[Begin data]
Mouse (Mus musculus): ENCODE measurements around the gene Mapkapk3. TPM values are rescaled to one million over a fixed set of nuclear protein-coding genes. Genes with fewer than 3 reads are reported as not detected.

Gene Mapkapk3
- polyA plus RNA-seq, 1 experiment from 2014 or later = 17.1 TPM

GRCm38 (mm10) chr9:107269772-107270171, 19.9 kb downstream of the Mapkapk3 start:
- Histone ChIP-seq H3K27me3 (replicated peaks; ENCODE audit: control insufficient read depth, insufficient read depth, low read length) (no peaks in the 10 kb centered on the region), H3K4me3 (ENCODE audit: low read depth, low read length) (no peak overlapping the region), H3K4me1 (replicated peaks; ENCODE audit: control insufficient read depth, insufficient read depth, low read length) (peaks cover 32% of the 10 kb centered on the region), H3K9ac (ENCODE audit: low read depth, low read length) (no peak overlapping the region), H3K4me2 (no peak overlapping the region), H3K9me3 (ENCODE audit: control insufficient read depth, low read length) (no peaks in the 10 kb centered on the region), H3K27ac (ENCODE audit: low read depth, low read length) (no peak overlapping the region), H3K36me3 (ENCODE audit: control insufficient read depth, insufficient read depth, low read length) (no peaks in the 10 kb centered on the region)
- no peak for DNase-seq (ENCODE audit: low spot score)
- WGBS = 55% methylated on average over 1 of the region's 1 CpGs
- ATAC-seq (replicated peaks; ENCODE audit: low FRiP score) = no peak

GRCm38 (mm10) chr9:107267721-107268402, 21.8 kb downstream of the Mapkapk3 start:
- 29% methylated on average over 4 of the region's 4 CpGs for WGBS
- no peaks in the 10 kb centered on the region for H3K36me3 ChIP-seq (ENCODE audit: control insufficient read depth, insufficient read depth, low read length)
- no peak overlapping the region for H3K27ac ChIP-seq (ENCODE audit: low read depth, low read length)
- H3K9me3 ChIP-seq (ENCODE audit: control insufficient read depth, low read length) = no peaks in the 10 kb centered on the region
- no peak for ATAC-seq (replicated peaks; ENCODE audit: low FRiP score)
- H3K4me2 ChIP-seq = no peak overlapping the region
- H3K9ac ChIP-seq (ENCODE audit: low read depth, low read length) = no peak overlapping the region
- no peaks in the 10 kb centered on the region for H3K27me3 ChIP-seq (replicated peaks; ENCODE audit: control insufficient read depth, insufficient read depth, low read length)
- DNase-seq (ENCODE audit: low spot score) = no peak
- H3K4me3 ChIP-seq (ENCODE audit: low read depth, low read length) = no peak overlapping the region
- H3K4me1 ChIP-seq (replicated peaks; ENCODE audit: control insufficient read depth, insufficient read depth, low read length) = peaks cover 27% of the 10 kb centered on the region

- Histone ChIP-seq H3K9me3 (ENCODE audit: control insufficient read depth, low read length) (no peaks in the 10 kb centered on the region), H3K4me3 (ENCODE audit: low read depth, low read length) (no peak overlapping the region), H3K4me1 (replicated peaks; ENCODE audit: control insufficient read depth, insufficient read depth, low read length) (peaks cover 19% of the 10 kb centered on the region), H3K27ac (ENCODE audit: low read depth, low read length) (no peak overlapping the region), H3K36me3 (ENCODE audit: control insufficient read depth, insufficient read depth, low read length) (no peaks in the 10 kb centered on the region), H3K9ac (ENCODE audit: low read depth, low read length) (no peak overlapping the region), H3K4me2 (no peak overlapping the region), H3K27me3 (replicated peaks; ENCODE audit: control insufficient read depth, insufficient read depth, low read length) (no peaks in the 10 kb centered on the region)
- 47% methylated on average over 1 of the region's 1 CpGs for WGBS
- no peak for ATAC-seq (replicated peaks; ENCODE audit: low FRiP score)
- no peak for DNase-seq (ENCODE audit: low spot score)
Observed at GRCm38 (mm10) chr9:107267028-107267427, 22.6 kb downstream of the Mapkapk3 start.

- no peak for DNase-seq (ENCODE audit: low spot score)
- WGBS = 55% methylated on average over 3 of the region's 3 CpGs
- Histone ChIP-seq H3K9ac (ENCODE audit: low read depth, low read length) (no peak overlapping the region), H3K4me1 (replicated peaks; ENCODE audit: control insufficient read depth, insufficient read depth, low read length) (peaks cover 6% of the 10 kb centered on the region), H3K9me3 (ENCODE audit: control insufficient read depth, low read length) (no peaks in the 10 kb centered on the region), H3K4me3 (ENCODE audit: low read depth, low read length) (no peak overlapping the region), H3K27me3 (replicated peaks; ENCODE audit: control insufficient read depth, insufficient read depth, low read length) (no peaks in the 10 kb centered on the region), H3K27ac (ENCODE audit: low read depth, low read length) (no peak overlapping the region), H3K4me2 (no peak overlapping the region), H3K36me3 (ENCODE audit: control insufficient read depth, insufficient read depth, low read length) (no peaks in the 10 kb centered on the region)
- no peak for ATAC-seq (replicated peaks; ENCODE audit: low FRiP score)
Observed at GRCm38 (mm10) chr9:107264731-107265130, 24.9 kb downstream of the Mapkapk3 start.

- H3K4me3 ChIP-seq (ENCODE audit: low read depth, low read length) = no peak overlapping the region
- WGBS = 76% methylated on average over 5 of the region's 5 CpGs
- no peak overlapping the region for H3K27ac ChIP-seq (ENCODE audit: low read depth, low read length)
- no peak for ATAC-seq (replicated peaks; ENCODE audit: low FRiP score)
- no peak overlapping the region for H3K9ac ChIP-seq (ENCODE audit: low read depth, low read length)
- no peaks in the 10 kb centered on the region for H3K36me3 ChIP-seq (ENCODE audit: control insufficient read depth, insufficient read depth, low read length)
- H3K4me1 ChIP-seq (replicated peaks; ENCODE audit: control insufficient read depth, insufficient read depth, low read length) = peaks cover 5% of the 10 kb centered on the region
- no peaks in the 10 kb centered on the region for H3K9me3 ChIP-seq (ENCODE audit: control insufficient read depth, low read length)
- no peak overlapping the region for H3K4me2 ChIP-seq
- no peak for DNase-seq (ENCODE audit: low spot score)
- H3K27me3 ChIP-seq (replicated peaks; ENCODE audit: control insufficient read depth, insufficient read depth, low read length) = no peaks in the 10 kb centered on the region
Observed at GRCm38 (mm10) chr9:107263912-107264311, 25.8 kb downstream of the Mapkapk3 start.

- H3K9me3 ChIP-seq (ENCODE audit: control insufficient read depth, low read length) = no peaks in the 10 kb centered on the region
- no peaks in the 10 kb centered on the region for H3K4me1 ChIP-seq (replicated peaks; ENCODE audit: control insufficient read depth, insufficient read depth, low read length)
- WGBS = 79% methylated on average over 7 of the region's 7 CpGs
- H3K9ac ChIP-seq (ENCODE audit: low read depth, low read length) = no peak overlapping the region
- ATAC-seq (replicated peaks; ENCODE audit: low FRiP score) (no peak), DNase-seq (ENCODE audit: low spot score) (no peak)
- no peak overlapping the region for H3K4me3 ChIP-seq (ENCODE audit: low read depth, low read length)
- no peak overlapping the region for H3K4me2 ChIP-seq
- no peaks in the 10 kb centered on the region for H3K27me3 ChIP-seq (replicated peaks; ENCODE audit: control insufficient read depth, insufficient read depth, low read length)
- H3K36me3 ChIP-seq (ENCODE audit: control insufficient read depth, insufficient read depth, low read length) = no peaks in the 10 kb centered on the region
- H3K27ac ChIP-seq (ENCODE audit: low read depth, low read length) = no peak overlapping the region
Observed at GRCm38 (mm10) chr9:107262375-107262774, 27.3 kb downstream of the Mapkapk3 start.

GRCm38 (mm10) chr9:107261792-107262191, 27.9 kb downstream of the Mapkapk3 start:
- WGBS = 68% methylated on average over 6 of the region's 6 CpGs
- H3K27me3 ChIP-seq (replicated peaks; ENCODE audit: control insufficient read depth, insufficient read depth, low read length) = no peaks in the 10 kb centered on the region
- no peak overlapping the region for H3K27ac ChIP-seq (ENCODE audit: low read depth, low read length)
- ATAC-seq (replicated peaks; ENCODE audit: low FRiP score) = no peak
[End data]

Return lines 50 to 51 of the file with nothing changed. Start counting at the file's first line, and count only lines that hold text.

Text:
- no peaks in the 10 kb centered on the region for H3K27me3 ChIP-seq (replicated peaks; ENCODE audit: control insufficient read depth, insufficient read depth, low read length)
- H3K36me3 ChIP-seq (ENCODE audit: control insufficient read depth, insufficient read depth, low read length) = no peaks in the 10 kb centered on the region